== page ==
Northeastern3.7 (2.3, 5.1)18.6 (14.9, 23.0)2.6 (1.7, 3.8)
 North2.4 (1.8, 3.3)25.1 (21.2, 29.4)2.6 (2.0, 3.4)
 South2.4 (1.4, 4.3)17.9 (15.6, 20.5)2.2 (1.6, 3.0)
 Bangkok4.3 (3.1, 5.8)17.5 (14.3, 21.1)5.2 (3.8, 7.0)
 Urban3.4 (2.9, 4.0)18.0 (16.5, 19.6)3.9 (3.5, 4.3)
 Rural3.6 (3.0, 4.5)17.2 (15.8, 18.7)3.5 (3.1, 4.0)
 Central3.2 (2.5, 4.1)19.2 (17.3, 21.3)3.4 (3.0, 4.0)
 North eastern4.5 (3.3, 6.1)16.0 (13.8, 18.4)3.9 (3.1, 4.8)
 North3.0 (2.4, 3.7)19.2 (16.1, 22.6)3.6 (2.9, 4.4)
 South2.9 (2.3, 3.7)15.0 (13.3, 16.8)3.0 (2.2, 4.1)
 Bangkok3.9 (2.6, 5.9)14.6 (12.9, 16.5)4.4 (3.6, 5.4)

3.2. Awareness, Treatment, and Control

Table 3 shows the proportion of awareness diabetes, treatment, and control of fasting plasma glucose, high blood pressure, or both among individuals with coexistence of both conditions. Approximately half of the people with the coexistence were unaware of either one condition and 85% of them were unaware of having both conditions. More people were not treated for hypertension compared to treatment for diabetes. Less than 20% of the individuals were controlled for each condition, and only 6.2% of those with both conditions and treated had their blood glucose and blood pressure under control (Table 3).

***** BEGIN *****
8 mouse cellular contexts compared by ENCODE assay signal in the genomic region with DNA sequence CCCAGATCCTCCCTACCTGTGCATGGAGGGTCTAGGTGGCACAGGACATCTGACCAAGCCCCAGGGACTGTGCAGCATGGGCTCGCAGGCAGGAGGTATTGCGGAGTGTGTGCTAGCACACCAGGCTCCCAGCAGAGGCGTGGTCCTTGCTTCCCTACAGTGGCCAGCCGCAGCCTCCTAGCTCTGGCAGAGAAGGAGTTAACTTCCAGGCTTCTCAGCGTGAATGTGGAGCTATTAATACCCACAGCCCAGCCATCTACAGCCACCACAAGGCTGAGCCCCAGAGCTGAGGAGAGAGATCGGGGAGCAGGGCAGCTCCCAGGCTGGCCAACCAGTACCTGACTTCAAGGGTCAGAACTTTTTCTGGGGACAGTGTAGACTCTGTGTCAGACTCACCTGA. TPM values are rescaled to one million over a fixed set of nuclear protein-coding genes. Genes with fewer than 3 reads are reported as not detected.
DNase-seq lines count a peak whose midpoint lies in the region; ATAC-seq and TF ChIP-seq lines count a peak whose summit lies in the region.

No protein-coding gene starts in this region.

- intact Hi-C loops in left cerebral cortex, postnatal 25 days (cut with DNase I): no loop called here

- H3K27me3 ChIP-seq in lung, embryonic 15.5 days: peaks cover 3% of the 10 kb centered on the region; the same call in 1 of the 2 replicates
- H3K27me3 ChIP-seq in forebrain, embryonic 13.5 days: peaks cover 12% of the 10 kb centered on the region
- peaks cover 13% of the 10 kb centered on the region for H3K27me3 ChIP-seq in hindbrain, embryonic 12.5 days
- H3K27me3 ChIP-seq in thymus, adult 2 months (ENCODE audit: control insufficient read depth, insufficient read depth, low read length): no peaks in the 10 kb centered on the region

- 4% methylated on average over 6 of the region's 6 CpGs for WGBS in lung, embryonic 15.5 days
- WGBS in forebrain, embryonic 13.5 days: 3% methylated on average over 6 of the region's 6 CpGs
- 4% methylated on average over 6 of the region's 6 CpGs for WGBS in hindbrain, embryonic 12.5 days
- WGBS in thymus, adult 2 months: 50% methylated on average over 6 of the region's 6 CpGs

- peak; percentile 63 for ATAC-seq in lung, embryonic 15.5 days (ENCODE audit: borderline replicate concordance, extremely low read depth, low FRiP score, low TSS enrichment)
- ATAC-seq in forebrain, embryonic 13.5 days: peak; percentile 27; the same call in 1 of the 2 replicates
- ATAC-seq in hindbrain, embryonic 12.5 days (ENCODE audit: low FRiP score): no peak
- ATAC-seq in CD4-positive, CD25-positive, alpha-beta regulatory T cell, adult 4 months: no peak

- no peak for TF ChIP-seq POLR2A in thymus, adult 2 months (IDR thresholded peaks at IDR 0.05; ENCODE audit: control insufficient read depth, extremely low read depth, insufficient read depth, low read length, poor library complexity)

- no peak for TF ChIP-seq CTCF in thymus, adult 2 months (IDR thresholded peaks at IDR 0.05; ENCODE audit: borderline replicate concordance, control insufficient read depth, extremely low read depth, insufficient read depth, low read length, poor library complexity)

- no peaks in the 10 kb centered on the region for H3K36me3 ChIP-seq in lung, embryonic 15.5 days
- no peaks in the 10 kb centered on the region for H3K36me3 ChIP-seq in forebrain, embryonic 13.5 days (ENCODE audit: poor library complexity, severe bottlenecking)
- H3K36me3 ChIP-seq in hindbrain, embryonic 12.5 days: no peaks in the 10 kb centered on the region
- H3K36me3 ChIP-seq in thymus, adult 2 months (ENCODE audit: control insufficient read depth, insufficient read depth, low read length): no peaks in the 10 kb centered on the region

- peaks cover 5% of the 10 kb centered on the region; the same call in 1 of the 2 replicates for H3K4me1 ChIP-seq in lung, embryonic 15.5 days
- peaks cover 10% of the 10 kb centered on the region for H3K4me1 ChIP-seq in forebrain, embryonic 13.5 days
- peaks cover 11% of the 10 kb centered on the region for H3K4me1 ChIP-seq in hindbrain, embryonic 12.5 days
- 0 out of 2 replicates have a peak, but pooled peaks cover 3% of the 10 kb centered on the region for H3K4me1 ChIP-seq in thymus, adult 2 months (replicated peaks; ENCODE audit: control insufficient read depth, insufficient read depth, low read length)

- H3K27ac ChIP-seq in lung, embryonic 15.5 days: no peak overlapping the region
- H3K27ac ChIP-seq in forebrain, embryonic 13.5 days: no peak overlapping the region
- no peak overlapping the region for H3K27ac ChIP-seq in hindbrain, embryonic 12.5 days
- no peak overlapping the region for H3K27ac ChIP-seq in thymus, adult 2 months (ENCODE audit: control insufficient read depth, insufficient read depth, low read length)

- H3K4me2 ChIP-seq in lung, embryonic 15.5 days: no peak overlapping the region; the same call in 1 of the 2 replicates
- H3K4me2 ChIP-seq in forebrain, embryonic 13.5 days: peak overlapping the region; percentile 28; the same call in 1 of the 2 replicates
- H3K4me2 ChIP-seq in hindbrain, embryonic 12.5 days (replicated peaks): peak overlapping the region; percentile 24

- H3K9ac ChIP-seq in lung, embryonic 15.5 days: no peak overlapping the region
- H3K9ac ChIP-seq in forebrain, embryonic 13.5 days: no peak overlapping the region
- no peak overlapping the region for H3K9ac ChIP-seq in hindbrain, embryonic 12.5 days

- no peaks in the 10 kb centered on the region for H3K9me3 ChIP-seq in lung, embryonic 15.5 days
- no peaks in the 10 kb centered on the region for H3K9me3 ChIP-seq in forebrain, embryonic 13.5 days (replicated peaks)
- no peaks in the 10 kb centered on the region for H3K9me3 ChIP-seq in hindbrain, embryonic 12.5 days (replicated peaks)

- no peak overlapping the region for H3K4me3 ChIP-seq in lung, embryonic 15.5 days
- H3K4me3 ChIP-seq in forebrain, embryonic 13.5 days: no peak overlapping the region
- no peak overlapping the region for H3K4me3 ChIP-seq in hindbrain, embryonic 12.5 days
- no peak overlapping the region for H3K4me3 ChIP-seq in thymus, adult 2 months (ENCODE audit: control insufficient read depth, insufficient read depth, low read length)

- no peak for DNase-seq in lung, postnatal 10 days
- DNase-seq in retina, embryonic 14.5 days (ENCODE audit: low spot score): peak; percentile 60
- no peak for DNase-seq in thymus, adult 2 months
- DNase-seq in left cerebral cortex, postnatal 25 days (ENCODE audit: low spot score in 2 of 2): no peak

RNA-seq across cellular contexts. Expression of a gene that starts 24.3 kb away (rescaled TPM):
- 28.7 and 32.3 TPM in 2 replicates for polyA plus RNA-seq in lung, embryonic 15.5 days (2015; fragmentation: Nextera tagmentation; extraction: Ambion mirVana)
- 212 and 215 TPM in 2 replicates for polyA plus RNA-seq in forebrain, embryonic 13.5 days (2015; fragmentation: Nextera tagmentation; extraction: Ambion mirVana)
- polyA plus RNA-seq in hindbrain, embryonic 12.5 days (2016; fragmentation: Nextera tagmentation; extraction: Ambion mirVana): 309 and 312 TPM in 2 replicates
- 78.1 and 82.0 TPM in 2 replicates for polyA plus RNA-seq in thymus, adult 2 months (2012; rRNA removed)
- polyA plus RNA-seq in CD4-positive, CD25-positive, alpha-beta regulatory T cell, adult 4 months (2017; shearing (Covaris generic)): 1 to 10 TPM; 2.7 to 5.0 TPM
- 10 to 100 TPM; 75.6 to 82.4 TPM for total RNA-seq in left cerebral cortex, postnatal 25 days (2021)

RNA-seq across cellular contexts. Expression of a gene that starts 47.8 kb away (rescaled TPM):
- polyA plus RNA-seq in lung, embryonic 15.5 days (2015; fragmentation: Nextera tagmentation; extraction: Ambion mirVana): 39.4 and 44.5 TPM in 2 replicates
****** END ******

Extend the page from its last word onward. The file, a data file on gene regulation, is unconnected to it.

% (95%CI)
% (95%CI)
% (95%CI)

Diabetes only
 Aware43.3 (37.1, 49.8)61.9 (55.4, 68.0)54.1 (48.3, 59.8)
 Treated40.8 (34.9, 47.0)60.2 (53.9, 66.2)52.1 (46.5, 57.6)
 Controlled among treated33.2 (27.1, 40.0)38.1 (32.4, 44.0)36.5 (32.4, 40.7)
Hypertension only
 Aware43.0 (36.7, 49.5)52.3 (46.1, 58.5)48.4 (43.0, 53.9)
 Treated36.4 (30.5, 42.7)46.0 (39.7, 52.1)42.0 (36.9, 47.3)
 Controlled among treated12.2 (8.3, 17.5)16.5 (11.7, 22.7)14.9 (11.4, 19.3)
Coexistence of both
 Aware26.6 (21.9, 32.0)39.3 (33.5, 45.3)34.0 (29.4, 38.9)
 Treated22.4 (18.6, 26.7)34.6 (29.0, 40.7)29.5 (25.3, 34.1)
 Controlled among treated2.6 (1.4, 4.6)7.8 (4.5, 13.4)6.2 (3.8, 9.9)

Controlled target of FPG for those with diabetes alone: FPG at <130 mg/dL.
Controlled target of blood pressure for those with hypertension alone: SBP/DBP at <140/90 mm Hg.